[Prosecutor:] But we have Doctor Ahart. We also have a psychologist, Doctor Luke. Does he have anything to gain by coming in here? And you have to ask yourselves, is there a conspiracy with Doctor Luke and Doctor Ahart and a 4 year old?

I sat home yesterday thinking to myself for once, you know, how many 4 year olds know the kinds of things this kid knew. I thought to myself, when I was 4 years old, I certainly had no idea about things like putting someone's penis in your butt, your anus and putting somebody's mouth. I had no idea in the world what those things were. This kid is a preschool kid, coming in here and telling us.

I asked myself, how could a kid learn things like that? I guess, if you sat him down in [] front of a t.v. and put one of those videotapes in there, he saw that enough, he would be able to come up with a story. And put a hustler stag in and come up with a story.

[Defendant] terrorized that little boy to the point that the little boy still sees a psychiatrist and a counselor."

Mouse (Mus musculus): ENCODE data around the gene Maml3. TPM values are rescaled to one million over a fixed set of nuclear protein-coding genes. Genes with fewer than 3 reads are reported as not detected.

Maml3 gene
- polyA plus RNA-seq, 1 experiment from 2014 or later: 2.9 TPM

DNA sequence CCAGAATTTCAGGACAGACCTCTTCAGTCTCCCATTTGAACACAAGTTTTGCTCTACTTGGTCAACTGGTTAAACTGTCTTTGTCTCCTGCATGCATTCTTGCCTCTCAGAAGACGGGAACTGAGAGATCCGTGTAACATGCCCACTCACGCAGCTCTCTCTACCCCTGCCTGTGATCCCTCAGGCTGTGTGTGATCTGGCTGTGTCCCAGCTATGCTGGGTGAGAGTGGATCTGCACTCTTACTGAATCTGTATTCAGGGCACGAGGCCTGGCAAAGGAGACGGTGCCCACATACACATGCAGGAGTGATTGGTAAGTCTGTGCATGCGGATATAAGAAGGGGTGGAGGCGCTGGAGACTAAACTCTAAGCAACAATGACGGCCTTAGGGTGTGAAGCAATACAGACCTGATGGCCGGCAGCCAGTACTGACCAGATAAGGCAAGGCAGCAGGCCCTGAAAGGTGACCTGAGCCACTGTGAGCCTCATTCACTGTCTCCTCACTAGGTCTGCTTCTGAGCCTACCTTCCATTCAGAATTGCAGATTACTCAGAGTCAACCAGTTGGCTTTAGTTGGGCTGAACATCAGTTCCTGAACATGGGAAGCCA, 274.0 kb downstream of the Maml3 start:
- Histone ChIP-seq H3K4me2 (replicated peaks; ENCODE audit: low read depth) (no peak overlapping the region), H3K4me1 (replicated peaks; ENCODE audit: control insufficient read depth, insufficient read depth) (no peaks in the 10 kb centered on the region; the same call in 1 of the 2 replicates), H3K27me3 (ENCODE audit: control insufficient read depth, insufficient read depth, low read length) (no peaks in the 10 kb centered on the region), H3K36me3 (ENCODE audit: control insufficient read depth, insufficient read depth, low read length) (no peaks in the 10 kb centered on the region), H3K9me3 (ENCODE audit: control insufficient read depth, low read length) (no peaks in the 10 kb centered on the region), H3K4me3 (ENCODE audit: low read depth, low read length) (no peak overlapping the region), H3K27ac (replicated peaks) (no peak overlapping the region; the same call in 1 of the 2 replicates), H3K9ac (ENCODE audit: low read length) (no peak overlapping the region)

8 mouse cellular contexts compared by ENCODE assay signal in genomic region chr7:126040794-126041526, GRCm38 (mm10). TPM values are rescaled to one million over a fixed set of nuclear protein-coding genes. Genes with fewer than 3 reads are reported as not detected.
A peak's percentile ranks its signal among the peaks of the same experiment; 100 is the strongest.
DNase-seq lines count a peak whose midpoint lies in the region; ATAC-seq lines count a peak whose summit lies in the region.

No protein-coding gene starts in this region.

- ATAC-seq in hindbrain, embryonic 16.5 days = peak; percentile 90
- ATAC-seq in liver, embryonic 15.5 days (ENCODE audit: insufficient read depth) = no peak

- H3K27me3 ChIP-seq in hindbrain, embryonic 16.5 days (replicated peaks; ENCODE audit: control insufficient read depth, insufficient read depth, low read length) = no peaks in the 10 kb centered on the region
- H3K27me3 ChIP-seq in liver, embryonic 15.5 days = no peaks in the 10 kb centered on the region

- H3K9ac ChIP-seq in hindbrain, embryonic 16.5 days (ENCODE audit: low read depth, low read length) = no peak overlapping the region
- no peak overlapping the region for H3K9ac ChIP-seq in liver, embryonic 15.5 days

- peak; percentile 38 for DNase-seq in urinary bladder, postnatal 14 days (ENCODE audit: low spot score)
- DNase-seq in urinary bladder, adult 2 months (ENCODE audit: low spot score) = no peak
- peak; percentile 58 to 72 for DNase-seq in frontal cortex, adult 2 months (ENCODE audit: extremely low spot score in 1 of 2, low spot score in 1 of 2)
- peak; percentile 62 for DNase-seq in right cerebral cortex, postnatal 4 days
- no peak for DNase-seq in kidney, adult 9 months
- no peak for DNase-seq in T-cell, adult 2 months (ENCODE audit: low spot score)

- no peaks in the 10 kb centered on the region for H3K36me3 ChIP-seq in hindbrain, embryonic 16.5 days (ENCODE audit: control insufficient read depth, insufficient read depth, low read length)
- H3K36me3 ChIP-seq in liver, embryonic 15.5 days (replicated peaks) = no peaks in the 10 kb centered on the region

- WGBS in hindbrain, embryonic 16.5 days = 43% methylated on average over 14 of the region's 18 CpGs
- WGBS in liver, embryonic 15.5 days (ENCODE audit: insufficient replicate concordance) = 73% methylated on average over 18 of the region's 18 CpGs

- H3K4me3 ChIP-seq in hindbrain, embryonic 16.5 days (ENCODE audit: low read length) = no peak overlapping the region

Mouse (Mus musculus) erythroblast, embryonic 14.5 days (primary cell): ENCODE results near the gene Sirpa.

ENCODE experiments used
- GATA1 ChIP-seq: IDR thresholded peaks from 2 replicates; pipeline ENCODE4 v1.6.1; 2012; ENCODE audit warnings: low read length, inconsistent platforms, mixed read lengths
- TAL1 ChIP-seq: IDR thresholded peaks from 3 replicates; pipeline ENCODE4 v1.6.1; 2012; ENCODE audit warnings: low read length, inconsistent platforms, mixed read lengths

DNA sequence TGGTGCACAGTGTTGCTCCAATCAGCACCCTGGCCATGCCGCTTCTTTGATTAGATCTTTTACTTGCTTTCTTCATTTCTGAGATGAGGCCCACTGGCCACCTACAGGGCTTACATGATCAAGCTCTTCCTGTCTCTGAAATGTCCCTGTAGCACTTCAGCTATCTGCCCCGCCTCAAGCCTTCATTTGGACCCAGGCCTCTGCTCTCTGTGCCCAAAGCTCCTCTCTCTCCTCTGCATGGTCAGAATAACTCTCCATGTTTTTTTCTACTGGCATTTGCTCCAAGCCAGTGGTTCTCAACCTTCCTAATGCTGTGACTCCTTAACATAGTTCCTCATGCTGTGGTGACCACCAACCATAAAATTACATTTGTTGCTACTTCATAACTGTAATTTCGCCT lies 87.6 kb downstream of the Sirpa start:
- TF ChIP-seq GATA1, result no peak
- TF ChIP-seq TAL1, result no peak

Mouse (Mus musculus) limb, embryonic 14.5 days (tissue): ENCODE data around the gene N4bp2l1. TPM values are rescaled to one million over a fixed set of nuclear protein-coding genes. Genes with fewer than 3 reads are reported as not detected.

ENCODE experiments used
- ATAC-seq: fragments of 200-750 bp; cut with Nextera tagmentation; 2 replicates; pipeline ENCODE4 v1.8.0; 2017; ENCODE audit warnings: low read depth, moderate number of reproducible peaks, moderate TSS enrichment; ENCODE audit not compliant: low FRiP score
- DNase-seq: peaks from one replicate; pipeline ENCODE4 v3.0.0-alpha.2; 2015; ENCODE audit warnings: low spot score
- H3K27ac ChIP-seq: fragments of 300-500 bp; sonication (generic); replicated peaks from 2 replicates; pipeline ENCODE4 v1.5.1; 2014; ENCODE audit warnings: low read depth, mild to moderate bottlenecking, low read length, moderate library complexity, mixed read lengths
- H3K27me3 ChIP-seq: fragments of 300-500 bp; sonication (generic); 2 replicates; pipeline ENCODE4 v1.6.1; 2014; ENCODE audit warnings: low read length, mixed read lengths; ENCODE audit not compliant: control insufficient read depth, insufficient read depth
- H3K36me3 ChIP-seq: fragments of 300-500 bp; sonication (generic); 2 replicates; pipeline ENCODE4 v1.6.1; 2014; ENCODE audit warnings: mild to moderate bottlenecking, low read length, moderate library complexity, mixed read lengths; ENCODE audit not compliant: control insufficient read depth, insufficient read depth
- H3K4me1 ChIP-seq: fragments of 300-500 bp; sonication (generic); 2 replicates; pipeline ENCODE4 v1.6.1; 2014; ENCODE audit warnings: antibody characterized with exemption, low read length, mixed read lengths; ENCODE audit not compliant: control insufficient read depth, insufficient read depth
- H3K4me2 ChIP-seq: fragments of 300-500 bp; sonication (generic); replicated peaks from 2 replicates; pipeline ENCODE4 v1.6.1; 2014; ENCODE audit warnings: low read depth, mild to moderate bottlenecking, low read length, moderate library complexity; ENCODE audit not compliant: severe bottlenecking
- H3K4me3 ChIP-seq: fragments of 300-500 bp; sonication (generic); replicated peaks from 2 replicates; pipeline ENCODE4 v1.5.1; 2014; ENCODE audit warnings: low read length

After defendant's closing argument, which emphasized the incredibility of R.J. 's testimony, and therefore the incredibility of all the stories R.J. told outside of court, the prosecutor attacked defendant's credibility:

"We question -- we ask you to question the believability of this man's saying, he never had sexual relationships with the woman for the entire year. Is that -- we submit that that's not in the overall picture of things, a believable statement. I'm not talking about morals. What adults do between themselves, fine.

And counsel suggests well, maybe she's the type of mother that doesn't want to have her child exposed to sexual behavior. These people couldn't find a hotel room, she couldn't leave them with her mom? They were chaste for a year because she didn't want her child exposed to this?

Now, let's remember, I do not mean to be casting aspersion on her and saying, she is an immoral woman, but I mean, she is the woman that had [R.J.] out of wedlock, and she didn't marry [Mr. J.] until a year later.